UPDATE: Cancel Verizon By Moving to Cambodia

It’s raining and dreary, a perfect day for an indoor project. Like forgery. To escape our Verizon contract, we told them we’re moving to Cambodia to work in the US Embassy. The 30 days for us to send them proof of this is coming up. We know this really pissed a lot of people off when we first did this so let us explain. We were told that one way to break your cellphone contract was to tell them you’re moving to an area out their service range. Cambodia certainly fits the bill. Almost too well, it can be argued.

Personally, we think the $175 terminations fees are a crock. Professionally, we want to see whether it really works or not. Be sure to check out our new blog, “Stuck in Folsom Prison.”

We don’t advise anyone doing this. This is a “do not try at home,” like wrestling on your roof or riding shopping carts down stairs.

(Yes, the letter looks like crap on purpose. Anyone know a free online fax service that doesn’t make you sign up for a monthly service?)

Comments

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  1. homerjay says:

    While you’re at it you could also keep a tally on how many federal laws you’re breaking. Might be fun! :)

  2. Ben, surely you’re better off forging a Cambodian power company bill than falsifying a document from a United States embassy.

  3. Triteon says:

    It also may help to not post your own falsified letter on a website of ever-increasing reknown.

  4. Magister says:

    If you really submit that, and someone at Verizon happens to read this website… Then you could be in a bunch of do-do… What happens if you succeed? This link will go out everywhere, then some dude under the guise of Homeland Security will come, knock on your door, take all your water and ask you to come with him.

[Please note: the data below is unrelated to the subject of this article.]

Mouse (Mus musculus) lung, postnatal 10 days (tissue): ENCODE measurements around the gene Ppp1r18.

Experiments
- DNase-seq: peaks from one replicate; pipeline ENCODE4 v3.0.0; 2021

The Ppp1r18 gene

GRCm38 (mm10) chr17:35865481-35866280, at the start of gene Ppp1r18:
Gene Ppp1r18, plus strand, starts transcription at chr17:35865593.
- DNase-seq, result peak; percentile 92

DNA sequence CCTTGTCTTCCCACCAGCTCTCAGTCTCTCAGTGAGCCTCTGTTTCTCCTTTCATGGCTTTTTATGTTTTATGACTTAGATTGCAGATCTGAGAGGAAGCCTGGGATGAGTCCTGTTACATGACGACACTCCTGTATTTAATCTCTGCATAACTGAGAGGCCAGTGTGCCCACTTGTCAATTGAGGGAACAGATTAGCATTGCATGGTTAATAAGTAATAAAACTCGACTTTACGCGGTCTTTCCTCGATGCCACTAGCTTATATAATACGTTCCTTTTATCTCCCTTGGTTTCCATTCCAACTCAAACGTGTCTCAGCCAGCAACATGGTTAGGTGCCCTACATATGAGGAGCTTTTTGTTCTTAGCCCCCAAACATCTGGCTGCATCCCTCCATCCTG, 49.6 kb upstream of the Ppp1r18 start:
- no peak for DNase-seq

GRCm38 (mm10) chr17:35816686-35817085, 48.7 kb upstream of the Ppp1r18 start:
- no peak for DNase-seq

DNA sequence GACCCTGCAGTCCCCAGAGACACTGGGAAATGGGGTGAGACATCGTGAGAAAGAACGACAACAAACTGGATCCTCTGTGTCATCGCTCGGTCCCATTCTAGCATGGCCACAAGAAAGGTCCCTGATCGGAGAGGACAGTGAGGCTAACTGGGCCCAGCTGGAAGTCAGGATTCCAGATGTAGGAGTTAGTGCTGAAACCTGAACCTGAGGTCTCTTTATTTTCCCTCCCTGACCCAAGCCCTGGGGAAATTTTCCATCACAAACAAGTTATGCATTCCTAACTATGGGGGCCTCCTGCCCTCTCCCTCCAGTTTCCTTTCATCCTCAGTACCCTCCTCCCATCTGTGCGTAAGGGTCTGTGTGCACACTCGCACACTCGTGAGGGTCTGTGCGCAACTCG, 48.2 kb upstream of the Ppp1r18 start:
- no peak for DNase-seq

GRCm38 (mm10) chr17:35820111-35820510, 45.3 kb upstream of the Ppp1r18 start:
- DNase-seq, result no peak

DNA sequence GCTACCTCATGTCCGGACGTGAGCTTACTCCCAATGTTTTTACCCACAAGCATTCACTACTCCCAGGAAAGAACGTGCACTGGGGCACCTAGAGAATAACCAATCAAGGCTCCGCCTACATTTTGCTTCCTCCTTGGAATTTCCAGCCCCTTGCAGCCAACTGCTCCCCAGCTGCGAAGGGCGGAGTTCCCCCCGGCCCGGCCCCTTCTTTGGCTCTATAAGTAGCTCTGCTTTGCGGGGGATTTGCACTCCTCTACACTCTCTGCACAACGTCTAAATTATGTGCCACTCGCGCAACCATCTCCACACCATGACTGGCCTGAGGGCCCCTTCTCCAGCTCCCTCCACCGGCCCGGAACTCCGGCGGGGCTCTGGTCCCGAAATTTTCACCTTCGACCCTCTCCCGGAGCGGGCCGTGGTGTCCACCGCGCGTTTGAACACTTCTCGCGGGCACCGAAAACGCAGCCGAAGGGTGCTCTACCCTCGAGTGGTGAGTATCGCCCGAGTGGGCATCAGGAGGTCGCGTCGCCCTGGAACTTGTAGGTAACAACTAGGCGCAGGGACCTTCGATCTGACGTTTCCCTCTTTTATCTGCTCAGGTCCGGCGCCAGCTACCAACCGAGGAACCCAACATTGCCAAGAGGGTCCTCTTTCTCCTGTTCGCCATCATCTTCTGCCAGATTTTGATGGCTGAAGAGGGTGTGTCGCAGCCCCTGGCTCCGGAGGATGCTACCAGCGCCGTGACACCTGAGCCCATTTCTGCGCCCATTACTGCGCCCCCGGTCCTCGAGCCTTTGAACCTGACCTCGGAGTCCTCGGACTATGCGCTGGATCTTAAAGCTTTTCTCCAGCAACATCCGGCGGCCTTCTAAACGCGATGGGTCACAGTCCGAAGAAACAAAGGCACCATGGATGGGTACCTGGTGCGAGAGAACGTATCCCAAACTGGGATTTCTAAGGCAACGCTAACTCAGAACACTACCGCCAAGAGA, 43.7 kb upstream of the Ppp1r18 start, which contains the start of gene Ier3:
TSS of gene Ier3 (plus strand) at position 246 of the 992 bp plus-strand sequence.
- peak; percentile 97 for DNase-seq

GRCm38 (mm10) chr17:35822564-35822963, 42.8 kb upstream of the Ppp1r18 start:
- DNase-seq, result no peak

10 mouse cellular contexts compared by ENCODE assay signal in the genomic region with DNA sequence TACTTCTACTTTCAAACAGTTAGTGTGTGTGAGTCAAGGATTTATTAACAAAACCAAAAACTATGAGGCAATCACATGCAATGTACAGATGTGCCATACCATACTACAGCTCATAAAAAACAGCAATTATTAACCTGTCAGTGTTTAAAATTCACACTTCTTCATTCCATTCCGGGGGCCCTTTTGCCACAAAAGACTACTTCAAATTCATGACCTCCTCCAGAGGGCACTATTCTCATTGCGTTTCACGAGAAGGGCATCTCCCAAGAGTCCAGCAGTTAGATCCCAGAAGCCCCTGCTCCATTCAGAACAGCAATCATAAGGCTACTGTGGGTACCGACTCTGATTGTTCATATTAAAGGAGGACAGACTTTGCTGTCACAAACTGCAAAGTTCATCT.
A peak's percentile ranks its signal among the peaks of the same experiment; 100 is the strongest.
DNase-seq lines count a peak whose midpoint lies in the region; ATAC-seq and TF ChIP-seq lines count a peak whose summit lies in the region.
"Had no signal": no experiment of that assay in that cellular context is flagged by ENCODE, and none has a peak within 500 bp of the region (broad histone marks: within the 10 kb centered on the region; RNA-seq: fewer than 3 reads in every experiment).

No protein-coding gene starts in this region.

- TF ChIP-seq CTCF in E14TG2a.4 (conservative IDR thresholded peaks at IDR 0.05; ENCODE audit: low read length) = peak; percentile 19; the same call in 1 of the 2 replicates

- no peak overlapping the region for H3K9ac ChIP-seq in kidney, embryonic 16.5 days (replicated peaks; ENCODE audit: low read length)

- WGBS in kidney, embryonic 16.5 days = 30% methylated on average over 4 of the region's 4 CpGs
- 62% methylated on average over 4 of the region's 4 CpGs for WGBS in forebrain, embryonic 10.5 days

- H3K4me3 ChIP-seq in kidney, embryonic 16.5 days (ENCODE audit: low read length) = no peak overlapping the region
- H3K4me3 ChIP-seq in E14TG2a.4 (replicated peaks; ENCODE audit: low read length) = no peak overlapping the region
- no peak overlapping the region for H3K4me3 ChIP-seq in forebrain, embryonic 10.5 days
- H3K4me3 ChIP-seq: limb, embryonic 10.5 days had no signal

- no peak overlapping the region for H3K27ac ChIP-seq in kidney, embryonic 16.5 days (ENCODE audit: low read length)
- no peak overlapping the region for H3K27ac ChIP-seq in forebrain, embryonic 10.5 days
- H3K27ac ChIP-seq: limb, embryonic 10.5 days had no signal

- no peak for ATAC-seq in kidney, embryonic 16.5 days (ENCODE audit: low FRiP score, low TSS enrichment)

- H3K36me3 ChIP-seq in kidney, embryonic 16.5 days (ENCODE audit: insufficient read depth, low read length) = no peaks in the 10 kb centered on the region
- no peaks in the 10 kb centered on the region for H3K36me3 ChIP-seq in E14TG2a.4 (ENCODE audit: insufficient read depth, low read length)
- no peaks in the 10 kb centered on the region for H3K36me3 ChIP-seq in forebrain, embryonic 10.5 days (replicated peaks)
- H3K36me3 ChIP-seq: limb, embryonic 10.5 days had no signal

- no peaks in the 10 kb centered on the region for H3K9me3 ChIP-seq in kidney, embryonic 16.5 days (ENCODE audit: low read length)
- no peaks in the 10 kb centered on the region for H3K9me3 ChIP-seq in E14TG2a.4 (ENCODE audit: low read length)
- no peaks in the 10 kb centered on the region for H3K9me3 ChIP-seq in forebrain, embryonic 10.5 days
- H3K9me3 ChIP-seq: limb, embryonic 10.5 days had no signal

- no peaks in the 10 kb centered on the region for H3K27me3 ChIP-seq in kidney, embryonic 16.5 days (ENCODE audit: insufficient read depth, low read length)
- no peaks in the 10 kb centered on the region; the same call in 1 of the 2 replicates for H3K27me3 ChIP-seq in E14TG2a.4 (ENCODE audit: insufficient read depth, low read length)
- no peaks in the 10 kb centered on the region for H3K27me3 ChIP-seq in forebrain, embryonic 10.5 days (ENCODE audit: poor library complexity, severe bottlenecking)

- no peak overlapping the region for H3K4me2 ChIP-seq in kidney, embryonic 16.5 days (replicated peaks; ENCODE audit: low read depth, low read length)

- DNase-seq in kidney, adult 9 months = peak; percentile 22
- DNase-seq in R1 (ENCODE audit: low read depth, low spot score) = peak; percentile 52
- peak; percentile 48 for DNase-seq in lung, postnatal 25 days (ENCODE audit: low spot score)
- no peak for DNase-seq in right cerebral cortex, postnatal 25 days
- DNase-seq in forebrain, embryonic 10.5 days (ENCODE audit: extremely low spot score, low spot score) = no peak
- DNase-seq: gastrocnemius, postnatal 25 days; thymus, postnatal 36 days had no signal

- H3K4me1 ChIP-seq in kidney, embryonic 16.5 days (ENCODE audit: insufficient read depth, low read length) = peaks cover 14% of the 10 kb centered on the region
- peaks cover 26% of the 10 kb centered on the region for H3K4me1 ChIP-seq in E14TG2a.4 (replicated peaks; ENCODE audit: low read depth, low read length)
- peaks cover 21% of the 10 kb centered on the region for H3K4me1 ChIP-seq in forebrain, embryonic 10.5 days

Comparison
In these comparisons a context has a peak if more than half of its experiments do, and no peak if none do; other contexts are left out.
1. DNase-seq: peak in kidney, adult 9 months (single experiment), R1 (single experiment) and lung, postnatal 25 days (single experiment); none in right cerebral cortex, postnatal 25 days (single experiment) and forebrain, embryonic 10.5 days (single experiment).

5. Plaid Rabbit says:

    Fraud like this is sure to send you to pound-me-in-the-ass prison, dude.

    Come on, it was funny, but going through with it?

  6. Emrikol says:

    *cough*http://en.wikipedia.org/wiki/Forgery*cough*

    Really though, it is amazing how hard and horrible canceling service for anyone is anymore. I’m surprised the credit card companies aren’t charging a “universial paperwork malignancy fee” or something when you cancel.

  7. I have to agree with Danilo…surely there is another document that you can forge that won’t subject you to Federal Felony charges of fraud or whatever the other cornucopia of charges that our government can bring against you?

    A website of this size, dealing with the topics that you do…don’t you have a lawyer on retainer, or maybe a family member who is a lawyer or a Black’s Law Dictionary or something?

  8. I would direct you here: http://www.law.cornell.edu/uscode/html/uscode18/usc_sec_18

    Though this is in no way legal counsel.

    Also, what is the point of this exercise? Proving that you need to commit a federal crime to get out of a phone contract without paying a fee?

    It would be tremendously more useful if you could find a legal, if not quasi-ethical method of getting out of these unreasonable contracts…

  9. Ok…it ate my comment…let’s try this again.

    I direct you here: http://www.law.cornell.edu/uscode/html/uscode18/usc_sec_18

    Though, this is in no way legal counsel…

    What is the point of this exercise? To prove that you must commit a federal crime to cancel a cell phone contract?

    It would be immensely more useful if you could provide a legal, if not quasi-ethical, method of cancelling a cell phone contract. I think most people when faced with a $200 cancellation fee or federal fines and a minimum 5 years imprisonment, will just pay the damn cancellation fee.

  10. Jess A. says: